Opponents of ENDA - led by several national conservative groups - concede that the bill has enough support to clear the House, and expect a closely fought battle in the Senate.

Ashley Horne, federal issues analyst for Focus on the Family, promised that her conservative Christian ministry would encourage tough opposition.

"It's definitely a bill we will put a lot of resources toward fighting," she said. "Our primary concern is the chipping away of religious liberties."

Twenty-one states already have laws prohibiting workplace discrimination on the basis of sexual orientation, and 12 extend those laws to gender identity - California, Colorado, Iowa, Illinois, Maine, Minnesota, New Jersey, New Mexico, Oregon, Rhode Island, Vermont and Washington. Several other states protect public employees who are gay or transgender.

The experience of these states shows that passage a federal law is unlikely to unleash a flood of litigation and conflict, Frank and Merkley say.

Minnesota, for example, has had a non-discrimination law covering transgender people since 1993 that rarely triggers controversies. Oregon passed a comparable bill in 2007.

"There were concerns there'd be a huge number of lawsuits - it simply didn't materialize," Merkley said.

However, attorney Jim Campbell of the Alliance Defense Fund, a Christian legal group, said ENDA would impose its provisions on more conservative states with more business owners who have religious objections to hiring gays and transsexuals.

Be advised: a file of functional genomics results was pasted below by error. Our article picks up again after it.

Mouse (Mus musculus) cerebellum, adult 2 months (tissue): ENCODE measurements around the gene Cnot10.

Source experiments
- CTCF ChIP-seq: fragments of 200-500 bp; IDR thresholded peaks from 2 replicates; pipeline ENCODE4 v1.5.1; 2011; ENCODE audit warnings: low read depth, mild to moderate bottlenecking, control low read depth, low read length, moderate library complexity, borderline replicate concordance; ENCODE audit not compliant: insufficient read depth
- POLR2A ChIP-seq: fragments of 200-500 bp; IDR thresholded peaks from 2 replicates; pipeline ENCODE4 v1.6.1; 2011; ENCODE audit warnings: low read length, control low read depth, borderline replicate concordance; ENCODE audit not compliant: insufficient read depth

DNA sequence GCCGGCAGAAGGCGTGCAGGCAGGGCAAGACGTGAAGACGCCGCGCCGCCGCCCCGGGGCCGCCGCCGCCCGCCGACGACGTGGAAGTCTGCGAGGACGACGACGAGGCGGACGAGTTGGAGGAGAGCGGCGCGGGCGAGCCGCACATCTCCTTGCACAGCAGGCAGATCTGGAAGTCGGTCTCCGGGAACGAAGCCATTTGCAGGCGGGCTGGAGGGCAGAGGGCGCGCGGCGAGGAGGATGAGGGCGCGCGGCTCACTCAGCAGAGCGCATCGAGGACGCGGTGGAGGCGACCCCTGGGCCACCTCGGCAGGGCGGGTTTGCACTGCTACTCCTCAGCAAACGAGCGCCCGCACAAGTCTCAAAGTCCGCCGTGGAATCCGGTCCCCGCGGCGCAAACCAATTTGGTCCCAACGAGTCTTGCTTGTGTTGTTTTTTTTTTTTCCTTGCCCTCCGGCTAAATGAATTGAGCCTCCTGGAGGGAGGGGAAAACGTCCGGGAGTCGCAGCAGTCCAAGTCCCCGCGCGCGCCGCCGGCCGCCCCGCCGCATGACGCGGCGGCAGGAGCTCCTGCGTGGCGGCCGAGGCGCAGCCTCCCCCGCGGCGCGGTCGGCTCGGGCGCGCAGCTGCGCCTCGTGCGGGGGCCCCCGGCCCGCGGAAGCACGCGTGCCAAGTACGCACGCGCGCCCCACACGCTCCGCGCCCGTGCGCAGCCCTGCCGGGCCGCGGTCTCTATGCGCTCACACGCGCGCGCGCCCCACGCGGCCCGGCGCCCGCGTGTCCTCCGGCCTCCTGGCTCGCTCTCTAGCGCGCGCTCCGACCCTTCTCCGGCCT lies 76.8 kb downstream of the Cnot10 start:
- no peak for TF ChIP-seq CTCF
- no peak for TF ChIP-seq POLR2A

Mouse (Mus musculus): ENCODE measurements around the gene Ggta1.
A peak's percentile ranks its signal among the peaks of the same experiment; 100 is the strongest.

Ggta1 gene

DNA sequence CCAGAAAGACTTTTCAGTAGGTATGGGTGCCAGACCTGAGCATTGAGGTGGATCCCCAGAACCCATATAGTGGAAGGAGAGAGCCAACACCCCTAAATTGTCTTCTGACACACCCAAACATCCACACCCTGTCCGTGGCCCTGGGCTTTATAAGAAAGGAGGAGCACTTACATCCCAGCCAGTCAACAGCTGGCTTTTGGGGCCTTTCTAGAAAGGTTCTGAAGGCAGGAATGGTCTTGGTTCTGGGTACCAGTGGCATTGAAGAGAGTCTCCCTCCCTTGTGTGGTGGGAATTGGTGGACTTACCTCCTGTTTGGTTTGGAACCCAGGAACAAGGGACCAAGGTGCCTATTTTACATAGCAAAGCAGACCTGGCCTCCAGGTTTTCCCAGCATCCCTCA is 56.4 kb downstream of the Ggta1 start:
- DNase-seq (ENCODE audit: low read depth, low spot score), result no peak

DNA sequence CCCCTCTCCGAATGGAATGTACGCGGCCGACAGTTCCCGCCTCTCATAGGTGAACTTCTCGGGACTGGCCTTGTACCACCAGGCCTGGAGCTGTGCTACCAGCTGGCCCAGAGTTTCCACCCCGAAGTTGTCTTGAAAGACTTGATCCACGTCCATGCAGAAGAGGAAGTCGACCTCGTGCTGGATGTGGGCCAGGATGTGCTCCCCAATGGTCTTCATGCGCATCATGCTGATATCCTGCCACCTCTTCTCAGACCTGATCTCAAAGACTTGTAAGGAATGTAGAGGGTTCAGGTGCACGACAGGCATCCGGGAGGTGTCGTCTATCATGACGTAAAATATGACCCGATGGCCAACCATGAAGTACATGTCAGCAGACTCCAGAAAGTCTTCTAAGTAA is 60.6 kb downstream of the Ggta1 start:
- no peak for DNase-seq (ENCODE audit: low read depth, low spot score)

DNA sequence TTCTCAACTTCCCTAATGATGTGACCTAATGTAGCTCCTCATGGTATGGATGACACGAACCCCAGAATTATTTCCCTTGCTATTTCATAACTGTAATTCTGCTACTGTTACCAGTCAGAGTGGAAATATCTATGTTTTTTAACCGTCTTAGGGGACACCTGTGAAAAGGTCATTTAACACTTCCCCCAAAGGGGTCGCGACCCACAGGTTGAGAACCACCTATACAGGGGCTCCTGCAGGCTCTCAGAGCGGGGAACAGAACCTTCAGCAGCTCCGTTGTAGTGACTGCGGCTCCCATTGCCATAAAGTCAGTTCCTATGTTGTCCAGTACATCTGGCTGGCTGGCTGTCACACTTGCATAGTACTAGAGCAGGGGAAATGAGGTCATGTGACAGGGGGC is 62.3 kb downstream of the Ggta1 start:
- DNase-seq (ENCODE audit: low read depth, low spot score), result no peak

Campbell also worries that ENDA will serve gay-rights activists' long-term strategic interests.

"One of the really big problems with enacting ENDA is in the future litigation battles dealing with same-sex marriage," Campbell said. "It will provide ammunition for homosexual activists in the future to push their agenda in the court system throughout the country."

Some conservatives say ENDA is unnecessary.

"There is no epidemic of homosexuals being fired; in fact, they are increasingly being courted by major corporations," contends Peter LaBarbera of Americans for Truth About Homosexuality. "It's religiously devout employees ... who face reprisals for opposing homosexuality."

The National Center for Transgender Equality disagrees. It recently released a survey of 6,500 transgender Americans that said 91 percent had faced bias at work.

Among those claiming harassment was Toni Maviki, a former corrections officer in New Hampshire who said she was pummeled by a fellow guard who learned she was transitioning from being a man to being a woman.

"I carried a badge and I protected all you people and there was no law to protect me from harm," Maviki testified earlier this year.

Maviki said she filed complaints that led to further harassment, and finally quit her job. Her testimony failed to sway a state Senate committee, which voted against extending anti-bias provisions to transgender people.

National gay-rights groups will be watching ENDA closely this year.

"We're further than we've ever been, but there is certainly still work to be done," said Joe Solmonese, president of the Human Rights Campaign. "It is frustrating sometimes, having to explain to the community that there are so many procedural hurdles in our way."